If the concept of impedance just doesn’t seem to get through to you, you already have some inkling of the subject, because not getting through is what impedance is all about. Simply put, impedance measures the amount of opposition to signal or current flow in an alternating-current circuit (such as an audio circuit). The amount of opposition affecting a signal passing through a circuit is the sum of resistance (which is essentially a constant value across all frequencies) and reactance (which varies with frequency).
So what does all this electrical-engineering mumbo-jumbo have to do with musicians? The key point to remember is that the reactance component of impedance tends to oppose signal flow at higher frequencies more significantly than at lower frequencies, resulting in the high-frequency attenuation and overall signal loss we guitarists affectionately refer to as “tone sucking.”
To understand how your tone can be compromised by impedance, you need to be aware of the two types of impedance that exist in audio circuits. Output impedance is the signal source, such as the output of your guitar. Input impedance is the amplifier or effect input, and this input is defined as the load. Although confusingly counterintuitive, the higher the input-impedance value relative to the output impedance value, the more signal gets through, resulting in a clearer and more robust sound. In order to optimize signal flow for maximum tone, the output impedance of the source signal (the guitar) must be lower than the input impedance of the load (amp or effect). If not, the signal will be “loaded down,” and its frequency response level, and signal-to-noise ratio will be adversely affected.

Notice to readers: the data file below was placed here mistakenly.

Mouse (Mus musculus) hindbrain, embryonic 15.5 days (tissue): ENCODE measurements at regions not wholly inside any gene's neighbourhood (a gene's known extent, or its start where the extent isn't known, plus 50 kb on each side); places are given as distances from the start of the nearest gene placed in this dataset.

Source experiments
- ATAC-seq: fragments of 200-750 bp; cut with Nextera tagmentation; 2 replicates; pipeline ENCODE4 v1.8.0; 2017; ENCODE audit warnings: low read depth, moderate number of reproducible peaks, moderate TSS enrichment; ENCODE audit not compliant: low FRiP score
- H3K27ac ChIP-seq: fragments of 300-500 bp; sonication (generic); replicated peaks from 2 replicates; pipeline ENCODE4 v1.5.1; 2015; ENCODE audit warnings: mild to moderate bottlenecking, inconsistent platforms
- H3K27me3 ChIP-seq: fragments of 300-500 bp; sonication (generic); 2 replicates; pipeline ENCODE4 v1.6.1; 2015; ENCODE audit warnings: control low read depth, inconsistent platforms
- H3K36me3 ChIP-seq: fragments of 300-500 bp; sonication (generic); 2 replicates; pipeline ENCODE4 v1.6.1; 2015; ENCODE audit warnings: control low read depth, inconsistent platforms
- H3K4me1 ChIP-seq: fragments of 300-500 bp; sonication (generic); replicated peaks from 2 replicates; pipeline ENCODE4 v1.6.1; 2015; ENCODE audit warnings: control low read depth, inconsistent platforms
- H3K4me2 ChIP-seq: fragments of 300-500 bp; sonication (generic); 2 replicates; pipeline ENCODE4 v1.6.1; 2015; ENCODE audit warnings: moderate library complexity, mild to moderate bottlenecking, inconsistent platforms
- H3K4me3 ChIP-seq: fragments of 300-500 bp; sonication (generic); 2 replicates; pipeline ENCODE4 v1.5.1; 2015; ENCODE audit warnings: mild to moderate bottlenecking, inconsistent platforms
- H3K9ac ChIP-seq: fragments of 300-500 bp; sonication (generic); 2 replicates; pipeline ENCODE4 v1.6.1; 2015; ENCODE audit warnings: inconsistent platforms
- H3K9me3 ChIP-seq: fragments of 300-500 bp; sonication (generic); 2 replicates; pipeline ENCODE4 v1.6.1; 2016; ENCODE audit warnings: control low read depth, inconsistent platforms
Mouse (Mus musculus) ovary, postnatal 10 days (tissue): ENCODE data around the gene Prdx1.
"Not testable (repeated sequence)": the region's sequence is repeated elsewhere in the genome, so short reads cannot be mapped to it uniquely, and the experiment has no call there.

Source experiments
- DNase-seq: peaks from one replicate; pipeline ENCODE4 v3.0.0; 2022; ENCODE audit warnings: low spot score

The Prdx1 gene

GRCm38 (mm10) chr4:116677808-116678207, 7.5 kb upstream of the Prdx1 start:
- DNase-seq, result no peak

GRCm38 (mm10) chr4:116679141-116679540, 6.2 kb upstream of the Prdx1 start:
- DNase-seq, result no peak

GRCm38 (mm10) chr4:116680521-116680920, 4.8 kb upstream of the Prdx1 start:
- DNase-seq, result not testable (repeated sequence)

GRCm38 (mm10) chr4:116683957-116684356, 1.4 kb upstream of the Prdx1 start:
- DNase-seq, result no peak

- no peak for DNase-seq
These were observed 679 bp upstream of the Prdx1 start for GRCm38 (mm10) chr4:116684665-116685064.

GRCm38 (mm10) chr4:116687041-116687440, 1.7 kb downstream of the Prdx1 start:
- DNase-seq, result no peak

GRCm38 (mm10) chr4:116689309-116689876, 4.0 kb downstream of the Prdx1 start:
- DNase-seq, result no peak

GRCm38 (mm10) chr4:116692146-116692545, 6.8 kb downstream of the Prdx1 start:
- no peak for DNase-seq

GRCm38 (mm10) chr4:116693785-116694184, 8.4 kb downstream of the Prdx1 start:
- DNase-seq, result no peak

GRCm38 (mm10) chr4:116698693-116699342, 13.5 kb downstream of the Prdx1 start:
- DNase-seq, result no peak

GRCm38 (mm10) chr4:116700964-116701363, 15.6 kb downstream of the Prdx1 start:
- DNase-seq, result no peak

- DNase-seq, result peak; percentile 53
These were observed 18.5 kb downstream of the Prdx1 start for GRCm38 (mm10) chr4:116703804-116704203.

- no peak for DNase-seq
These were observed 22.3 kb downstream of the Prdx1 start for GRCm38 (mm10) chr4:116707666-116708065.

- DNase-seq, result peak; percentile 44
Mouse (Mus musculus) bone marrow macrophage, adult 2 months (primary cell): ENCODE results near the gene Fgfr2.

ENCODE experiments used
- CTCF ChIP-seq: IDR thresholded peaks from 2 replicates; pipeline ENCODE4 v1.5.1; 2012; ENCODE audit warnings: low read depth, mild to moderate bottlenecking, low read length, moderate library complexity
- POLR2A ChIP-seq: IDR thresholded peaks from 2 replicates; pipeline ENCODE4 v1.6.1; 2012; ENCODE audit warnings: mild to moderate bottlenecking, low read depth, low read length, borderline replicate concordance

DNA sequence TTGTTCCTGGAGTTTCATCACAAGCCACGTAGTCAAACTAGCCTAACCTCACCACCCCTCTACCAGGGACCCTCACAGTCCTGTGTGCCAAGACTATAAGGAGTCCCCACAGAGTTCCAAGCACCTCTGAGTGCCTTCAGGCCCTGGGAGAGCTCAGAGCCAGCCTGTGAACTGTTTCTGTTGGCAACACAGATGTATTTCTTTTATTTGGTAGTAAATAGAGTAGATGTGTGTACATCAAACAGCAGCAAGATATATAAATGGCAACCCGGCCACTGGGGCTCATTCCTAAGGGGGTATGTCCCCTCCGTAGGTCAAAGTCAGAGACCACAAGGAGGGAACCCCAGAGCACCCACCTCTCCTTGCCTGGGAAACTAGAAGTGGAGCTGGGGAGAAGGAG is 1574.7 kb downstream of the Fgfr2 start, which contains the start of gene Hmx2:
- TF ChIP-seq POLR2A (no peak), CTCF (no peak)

Fortunately, equipment manufacturers typically make it easy to get one piece of gear to work with another, so it isn’t necessary to research, say, your guitar’s output impedance and your amplifier’s input impedance. But there are a number of ways in which impedance issues can mess with your sound. Here are a few examples, and some tips on how to deal with them.
Stompboxes. Some stompboxes suck tone more than others, but they all have some effect, and the more of them you add to your signal chain, the more noticeable the sucking may become. The situation can be improved by using pedals with true-bypass switching (which bypasses the internal circuitry when the pedal is switched off), converting non-true-bypass units with a device such as the Switchbox True Bypass switching pedal (pedalboard.com), or giving pedals some extra kick by using a line driver/buffer such as the Axess Electronics BS2 Guitar Audio Buffer/Splitter (axess-electronics.com).
Cables. This is a huge topic, but you can never go wrong using the shortest cables possible.
Amps/Speaker Cabinets. Matching amplifier outputs to speaker-cabinet inputs is critical. If you connect an amp with an output impedance of 8ž to an 8ž cab, everything will be groovy. If the same amp is connected to a 16ž cab, the amp will not be damaged, but volume will decrease significantly. If the amp is connected to a 4ž cab, it will force the amp to produce twice its optimal current flow, resulting in distortion and possible damage to the amp.
Active pickups. Active electronics produce low-output impedances, which is why they generally have a wider frequency response than passive electronics, and it’s also why they are better able to drive longer cable runs and multiple-stompbox setups.